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WiFi. What to think about when planning your event

WiFi is a difficult topic for event organisers for several reasons: technology is continually changing; the terminology isn’t easy and we don’t know how attendees will behave at our events. So, we’ve looked at some of the things to consider and ask the venue when you’re on a site visit and at the time of planning your event.

WiFi Terminology

These terms are probably the most important things to understand:

  • Average speed provided – ask the venue for this information and do a speed test to check but remember this will differ depending on the users at the venue.
  • Bandwidth – this is the amount of data that can be transmitted (uploaded) or received (downloaded) per second. Every action will remove capacity from the network, so the more users the slower it will be.
  • Bandwidth Utilization Report – a document issued by a network service provider that shows the amount of bandwidth used by a specific event. Ask for this report to cover the duration of your event, to show how many connections you had at peak period and how much is being used.
  • Latency – the time (in milliseconds) it takes for Internet traffic to travel from a device to a server. Higher latency is an indication of a poorer quality network.
  • Shared Bandwidth – a set amount of bandwidth distributed among all devices on a network. If you don’t have your own network, then the capacity will be shared by everyone in the venue.
  • Wireless Density – the theoretical number of wireless connections that can be supported at a specific bandwidth within a specific space. This is particularly important if you want everyone to be on their devices at the same time.
  • Wireless Access Point (WAP) – a device that allows a connection to a wired network from a wireless device.


  • Think about what you need to accomplish and the delegates behaviour. Will they use the WiFi for polling, downloading an app, social media, checking emails in breaks. If everyone is doing the same thing at the same time it is going to create peaks in usage.
  • Is the venue’s WiFi a shared medium? Is there bandwidth dedicated to the conference area, which you would share with other event organisers who are running events at the same time. Or is the bandwidth shared throughout the whole venue (accommodation, restaurants, offices, venue staff etc).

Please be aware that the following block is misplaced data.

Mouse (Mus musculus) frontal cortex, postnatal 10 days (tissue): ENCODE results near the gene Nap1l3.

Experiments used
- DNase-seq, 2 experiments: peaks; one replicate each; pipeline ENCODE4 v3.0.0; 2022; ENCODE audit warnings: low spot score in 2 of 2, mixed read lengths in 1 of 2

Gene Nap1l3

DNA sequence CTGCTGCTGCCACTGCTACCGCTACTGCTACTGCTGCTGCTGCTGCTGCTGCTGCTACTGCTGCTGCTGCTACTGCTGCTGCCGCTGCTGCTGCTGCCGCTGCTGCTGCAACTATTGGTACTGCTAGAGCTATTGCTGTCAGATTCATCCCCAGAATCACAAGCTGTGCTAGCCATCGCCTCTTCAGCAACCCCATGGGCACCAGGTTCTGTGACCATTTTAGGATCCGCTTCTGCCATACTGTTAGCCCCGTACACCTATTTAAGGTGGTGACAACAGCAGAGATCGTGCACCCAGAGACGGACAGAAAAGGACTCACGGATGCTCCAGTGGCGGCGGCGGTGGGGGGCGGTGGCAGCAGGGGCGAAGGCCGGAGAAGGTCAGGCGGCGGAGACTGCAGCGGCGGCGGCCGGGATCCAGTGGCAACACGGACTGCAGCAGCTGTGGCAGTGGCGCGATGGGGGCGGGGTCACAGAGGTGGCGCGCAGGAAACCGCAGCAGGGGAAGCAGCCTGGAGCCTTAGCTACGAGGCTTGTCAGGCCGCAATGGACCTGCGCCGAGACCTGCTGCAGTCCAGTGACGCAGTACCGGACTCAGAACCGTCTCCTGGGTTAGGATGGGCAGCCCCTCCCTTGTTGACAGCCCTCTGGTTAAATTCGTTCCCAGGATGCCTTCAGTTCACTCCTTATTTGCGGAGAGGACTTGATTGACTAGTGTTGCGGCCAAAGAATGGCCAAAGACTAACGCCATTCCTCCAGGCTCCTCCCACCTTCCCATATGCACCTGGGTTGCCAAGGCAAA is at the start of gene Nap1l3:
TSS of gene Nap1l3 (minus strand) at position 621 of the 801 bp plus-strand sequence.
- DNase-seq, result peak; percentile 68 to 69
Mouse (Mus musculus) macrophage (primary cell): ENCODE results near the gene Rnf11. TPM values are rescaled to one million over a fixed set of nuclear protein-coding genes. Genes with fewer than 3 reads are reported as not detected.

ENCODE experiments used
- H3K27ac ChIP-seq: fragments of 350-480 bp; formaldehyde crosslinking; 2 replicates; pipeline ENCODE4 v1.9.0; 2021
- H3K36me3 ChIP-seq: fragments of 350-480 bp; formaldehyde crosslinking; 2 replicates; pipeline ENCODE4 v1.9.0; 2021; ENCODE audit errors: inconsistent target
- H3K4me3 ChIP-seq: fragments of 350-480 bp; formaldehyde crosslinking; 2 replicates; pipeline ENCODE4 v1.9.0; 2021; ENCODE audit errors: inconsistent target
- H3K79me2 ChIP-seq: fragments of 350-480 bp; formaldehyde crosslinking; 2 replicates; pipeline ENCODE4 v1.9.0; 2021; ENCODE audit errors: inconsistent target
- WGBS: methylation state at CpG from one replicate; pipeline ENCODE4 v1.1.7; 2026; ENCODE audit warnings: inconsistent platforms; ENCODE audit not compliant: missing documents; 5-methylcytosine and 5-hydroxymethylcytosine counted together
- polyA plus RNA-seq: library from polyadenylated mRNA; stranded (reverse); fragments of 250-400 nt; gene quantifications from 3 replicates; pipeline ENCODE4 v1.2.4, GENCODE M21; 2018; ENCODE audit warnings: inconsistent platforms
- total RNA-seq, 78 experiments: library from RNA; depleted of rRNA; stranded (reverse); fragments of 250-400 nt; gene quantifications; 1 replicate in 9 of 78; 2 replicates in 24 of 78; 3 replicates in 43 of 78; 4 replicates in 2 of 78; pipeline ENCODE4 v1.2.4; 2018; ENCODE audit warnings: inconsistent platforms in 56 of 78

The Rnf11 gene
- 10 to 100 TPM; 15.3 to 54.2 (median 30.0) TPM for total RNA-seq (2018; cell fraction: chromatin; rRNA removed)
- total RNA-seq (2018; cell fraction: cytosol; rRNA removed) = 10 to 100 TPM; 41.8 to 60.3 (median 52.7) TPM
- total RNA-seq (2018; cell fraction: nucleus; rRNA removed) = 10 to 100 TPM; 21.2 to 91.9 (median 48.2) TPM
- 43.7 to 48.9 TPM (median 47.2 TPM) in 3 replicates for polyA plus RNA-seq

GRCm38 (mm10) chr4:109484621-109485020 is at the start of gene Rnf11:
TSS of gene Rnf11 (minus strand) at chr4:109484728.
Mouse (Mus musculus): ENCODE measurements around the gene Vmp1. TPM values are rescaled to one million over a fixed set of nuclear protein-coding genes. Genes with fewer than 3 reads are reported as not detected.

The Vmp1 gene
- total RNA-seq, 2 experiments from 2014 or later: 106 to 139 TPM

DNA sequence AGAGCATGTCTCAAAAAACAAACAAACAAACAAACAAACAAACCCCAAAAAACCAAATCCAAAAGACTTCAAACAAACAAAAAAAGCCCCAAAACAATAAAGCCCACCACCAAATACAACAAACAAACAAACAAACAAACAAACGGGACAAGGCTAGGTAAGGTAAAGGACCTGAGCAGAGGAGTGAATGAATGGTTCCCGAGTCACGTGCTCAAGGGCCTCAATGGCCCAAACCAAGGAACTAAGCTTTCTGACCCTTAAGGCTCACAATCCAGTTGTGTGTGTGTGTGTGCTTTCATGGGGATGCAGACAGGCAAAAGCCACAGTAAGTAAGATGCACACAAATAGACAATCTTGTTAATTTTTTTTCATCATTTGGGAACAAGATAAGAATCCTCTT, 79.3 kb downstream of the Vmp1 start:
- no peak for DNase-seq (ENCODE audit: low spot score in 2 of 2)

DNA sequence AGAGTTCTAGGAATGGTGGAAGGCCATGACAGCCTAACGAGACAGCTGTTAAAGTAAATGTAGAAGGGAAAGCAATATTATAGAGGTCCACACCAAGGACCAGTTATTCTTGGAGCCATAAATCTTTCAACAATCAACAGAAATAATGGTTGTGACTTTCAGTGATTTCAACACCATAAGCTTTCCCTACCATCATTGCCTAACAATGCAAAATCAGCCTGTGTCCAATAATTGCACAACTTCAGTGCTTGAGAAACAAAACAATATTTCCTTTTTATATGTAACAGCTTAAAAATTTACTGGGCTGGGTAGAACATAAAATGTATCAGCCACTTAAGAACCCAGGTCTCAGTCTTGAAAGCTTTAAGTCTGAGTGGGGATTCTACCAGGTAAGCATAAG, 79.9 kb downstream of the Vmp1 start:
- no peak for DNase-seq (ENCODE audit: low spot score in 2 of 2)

• Find out if there are other events running at the same time and what they are going to be doing, if they have heavy usage, then it will affect your service.
  • Can you bring in your own bandwidth? This will give your security of service and encrypted servers. Check whether it is directly from a mobile provider or whether it is additional hardware using the venue’s bandwidth. Who will you pay for this and what is the pricing model?
  • If you are bringing your own, find out if the venue can turn of their service in your area to make sure you don’t have competing networks in the same area, as this will reduce the performance.
  • What model Wireless Access Points does the venue have? This will tell you how recently they have been upgraded. Look for 802.11 b/g/n/a/c which are the newest. 802.11 with a b and/or g are quite old now. Find out when the WiFi was last upgraded, whether it was part of all of it, or whether there are plans to do so before your event. You definitely don’t want an upgrade going on while you are onsite.
  • As you walk through a venue, the WiFi will hand over from one Wireless Access Point to another and there shouldn’t be an interruption in the service. You can test this by connecting and walking around to see if the connection is stable.
  • Find out how the network handles mobiles that connect automatically but aren’t active. Will the network kick them off? If the network is running at capacity will someone who isn’t using their device be kicked off so someone else can connect?
  • Can the network balance the load to manage heavy use in certain areas, if extra capacity is needed in a meeting room or the moment everyone rushes out at a break? Make sure the network can sense this and send capacity where it is needed.
  • Are you buying total bandwidth or per connection and what happens when you reach your limit? Try and negotiate a 5% over capacity, just in case you exceed the planned requirements. These might just be for a short period of time, so maybe a period of 15 minutes would be enough to cover this.
  • Ask for usage reports whilst the event is running and whether you will be able to make changes to the network there and then.
  • The venue should be able to give you room coverage maps to show where the Wireless Access Points are, find out which areas are covered, particularly if you are using outside space.
  • Think about putting critical technology on a hard-line, such as registration computers, the speakers’ laptop, organisers office etc
  • Check whether there is a team on site who can support you throughout the event and what hours are they available.
  • Advise attendees of the network they should use on site as there will probably be various to choose from. Don’t just download any free connection from a mobile hotspot as there is no guarantee of security, particularly at exhibitions.

It’s important to engage with the venue as early as possible, they need to understand your requirements and what both sides need to do to fulfil them. The conference staff won’t have all the answers, so engage with the venue’s IT team and take advice from your IT team too.

WiFi. What to think about when planning your event

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